If you have two oil fields, either of which can meet all the demand for oil, the price would not be determined by the one with the higher cost but the one with the lower.

Same with digital currencies. If the demand for electronic currency can be met at close to zero cost (Which it can). Then what is the long term need to use the deliberately more expensive one?



posted on Aug, 28 2017 @ 08:22 AM
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a reply to: ScepticScot


What gives bitcoin value is simply that people are willing to accept it in the belief that they in turn will be able to pass it on.

You keep ignoring the utility of Bitcoin. Fiat currencies are typically very slow and have high fees when making international transactions, you never have complete control over your own money and your accounts can easily be frozen, you cannot easily donate to organizations such as Wikileaks, and it's generally time consuming to set up a bank account whereas a new Bitcoin address can be generated in seconds. Bitcoin also doesn't ask you to trust any central authority to do the right thing and create the right amount of money, it just asks you to trust mathematics and the rules of the protocol.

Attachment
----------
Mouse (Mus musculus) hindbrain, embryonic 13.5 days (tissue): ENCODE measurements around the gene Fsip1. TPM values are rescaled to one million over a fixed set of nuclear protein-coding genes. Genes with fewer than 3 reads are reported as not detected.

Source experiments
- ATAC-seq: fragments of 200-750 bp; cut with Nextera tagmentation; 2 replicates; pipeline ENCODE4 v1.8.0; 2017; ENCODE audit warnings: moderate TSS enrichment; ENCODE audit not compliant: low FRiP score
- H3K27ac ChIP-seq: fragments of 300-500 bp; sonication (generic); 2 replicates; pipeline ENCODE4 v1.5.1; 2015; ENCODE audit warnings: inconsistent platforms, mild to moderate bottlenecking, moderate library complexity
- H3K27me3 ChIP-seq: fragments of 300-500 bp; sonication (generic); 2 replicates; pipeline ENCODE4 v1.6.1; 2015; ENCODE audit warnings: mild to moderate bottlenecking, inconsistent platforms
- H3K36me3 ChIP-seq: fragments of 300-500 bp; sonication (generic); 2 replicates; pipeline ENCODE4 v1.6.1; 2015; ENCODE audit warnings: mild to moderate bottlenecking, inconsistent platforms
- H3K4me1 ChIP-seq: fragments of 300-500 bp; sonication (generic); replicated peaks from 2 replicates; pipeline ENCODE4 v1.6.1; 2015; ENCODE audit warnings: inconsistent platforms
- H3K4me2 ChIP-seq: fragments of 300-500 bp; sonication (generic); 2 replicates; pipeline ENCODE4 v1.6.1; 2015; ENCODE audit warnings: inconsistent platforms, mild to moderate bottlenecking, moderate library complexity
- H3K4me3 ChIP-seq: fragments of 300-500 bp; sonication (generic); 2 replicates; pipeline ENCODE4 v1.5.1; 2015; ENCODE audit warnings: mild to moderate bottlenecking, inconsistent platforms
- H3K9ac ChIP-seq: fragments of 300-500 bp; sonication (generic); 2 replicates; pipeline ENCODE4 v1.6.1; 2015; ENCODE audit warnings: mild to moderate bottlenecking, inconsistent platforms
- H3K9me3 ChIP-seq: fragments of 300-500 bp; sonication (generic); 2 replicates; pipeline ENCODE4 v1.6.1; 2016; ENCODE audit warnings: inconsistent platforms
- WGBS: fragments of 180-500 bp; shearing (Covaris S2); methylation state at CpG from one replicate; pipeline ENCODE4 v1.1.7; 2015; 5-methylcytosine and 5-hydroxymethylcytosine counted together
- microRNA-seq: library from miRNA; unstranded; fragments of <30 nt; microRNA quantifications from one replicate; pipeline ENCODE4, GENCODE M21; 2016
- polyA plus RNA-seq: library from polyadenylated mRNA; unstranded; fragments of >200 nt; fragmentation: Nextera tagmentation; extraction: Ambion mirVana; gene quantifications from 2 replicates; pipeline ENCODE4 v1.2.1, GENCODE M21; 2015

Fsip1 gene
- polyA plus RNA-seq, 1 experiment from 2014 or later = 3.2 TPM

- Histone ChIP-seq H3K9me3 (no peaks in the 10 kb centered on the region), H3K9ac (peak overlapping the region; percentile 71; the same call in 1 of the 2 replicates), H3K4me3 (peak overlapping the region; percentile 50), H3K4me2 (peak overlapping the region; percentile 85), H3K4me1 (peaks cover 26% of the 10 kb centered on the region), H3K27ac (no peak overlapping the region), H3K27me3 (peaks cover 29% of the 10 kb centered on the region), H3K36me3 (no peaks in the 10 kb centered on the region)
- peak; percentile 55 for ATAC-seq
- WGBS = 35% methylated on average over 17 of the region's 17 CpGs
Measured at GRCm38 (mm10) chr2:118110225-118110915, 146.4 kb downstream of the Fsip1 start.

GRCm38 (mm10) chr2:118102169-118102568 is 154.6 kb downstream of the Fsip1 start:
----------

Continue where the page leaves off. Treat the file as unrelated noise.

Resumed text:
As bitcoin has no inherent value and is not a liability on anyone else the there is nothing maintaining that value other than people's continued belief that the next person in the chain will accept it.

Exactly like any debt based fiat currency. The simple fact is Bitcoin cannot be classified as a Ponzi/Pyramid Scheme according to the definition of such schemes:


Bitcoin does not fit the definition of Ponzi scheme for various reasons:

* There are no paid dividends to any investors.
* The purpose of using bitcoin isn’t to recruit new participants.
* There’s no centralized body that funnels money up to the top.
* Unlike Ponzi schemes, Bitcoin will still have value and continue to function even if no new participants join the ecosystem.